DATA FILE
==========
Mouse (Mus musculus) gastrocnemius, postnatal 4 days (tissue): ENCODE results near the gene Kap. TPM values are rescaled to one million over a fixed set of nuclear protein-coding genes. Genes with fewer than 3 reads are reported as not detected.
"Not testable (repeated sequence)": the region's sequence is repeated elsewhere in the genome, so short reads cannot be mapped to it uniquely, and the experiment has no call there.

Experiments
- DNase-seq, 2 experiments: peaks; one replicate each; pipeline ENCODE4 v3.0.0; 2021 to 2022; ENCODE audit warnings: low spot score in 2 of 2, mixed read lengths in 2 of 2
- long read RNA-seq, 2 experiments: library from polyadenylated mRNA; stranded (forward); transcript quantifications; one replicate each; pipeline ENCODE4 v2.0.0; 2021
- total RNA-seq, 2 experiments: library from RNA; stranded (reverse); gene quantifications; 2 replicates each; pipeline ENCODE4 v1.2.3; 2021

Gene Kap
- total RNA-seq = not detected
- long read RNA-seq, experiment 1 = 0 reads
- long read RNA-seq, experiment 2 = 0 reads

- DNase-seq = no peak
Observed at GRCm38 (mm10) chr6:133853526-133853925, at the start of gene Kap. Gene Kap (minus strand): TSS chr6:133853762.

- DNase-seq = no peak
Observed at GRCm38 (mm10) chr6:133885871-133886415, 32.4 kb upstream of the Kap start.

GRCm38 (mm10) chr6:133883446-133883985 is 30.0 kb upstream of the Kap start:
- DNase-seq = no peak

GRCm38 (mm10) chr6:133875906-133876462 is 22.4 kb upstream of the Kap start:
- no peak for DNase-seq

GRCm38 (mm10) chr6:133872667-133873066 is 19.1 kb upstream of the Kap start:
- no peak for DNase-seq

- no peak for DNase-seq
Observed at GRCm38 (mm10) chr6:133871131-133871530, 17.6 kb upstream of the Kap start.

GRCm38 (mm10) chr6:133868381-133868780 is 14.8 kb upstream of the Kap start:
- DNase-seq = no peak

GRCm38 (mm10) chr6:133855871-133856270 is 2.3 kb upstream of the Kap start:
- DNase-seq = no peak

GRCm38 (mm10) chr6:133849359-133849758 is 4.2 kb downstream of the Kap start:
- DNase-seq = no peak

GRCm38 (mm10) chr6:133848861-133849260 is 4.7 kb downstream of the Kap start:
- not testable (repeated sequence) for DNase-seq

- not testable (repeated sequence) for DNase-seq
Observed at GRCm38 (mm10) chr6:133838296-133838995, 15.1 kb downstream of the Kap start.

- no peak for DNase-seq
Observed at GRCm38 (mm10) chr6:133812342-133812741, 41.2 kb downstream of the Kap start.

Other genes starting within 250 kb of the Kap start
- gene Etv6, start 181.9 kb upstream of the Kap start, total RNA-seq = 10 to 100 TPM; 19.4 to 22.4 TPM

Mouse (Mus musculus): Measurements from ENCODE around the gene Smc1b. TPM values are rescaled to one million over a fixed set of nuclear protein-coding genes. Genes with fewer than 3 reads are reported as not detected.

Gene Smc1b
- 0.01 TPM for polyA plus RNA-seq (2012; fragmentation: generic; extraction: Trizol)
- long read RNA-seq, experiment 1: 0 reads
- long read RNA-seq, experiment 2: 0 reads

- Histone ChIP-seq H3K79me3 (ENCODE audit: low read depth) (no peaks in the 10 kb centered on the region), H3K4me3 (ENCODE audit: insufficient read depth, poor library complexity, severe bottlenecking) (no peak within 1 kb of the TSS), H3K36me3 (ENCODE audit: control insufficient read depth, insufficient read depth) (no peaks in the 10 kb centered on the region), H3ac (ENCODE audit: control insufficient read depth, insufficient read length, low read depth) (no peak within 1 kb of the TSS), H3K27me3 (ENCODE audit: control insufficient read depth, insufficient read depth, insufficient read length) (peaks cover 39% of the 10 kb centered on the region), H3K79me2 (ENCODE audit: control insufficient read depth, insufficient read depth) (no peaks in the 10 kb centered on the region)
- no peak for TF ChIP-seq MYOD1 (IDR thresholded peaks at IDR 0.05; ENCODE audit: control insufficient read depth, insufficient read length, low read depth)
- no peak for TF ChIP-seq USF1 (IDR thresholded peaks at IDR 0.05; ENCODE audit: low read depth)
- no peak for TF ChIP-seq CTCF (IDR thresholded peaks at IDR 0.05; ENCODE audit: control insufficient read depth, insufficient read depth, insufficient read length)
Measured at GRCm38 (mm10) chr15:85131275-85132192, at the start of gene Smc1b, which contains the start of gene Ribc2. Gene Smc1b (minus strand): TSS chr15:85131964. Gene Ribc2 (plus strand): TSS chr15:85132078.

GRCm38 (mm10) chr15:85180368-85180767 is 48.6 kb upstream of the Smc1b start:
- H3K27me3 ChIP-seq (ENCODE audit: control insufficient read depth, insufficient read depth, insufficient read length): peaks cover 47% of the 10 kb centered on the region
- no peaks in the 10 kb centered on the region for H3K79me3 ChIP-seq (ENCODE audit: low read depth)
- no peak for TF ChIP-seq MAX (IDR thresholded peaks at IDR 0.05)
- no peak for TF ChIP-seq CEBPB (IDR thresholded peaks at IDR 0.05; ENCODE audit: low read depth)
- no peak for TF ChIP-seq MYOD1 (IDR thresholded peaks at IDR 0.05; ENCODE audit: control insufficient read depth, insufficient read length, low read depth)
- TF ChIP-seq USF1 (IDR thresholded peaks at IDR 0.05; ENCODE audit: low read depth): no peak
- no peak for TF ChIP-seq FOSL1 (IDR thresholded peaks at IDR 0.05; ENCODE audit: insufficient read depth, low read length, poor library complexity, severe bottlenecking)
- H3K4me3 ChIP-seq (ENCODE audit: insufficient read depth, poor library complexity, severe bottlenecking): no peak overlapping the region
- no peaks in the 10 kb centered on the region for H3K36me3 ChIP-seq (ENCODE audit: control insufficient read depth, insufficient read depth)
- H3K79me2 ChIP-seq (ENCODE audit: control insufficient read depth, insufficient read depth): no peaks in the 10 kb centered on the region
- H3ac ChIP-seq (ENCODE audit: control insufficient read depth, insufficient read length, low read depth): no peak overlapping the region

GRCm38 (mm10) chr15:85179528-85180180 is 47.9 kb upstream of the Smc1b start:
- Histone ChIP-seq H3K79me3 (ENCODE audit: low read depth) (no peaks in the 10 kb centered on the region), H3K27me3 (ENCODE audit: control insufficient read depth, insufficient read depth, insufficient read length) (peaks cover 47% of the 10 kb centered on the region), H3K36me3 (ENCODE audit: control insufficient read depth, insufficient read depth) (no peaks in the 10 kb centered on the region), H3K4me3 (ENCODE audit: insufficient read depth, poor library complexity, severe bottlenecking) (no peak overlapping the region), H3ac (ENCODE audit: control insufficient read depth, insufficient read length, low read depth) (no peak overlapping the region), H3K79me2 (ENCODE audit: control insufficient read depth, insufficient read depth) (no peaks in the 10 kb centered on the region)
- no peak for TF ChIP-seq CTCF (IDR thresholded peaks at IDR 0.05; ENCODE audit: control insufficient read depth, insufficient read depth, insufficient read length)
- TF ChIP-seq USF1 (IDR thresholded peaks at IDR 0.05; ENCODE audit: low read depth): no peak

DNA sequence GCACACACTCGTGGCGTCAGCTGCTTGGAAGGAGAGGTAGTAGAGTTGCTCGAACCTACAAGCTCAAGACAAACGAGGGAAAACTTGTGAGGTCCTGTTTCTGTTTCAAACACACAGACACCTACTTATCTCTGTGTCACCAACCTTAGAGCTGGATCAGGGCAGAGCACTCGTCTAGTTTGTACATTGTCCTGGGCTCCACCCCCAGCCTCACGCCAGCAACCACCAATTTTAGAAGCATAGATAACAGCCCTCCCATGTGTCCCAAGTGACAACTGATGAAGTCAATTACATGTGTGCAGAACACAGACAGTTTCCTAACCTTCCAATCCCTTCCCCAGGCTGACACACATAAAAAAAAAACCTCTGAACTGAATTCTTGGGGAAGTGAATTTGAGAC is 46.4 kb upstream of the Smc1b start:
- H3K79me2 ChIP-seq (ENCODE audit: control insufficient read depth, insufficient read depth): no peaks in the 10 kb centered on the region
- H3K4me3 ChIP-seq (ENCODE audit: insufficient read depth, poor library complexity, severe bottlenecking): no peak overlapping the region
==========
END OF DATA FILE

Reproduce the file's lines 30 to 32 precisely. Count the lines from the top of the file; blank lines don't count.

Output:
- not testable (repeated sequence) for DNase-seq

- not testable (repeated sequence) for DNase-seq
Observed at GRCm38 (mm10) chr6:133838296-133838995, 15.1 kb downstream of the Kap start.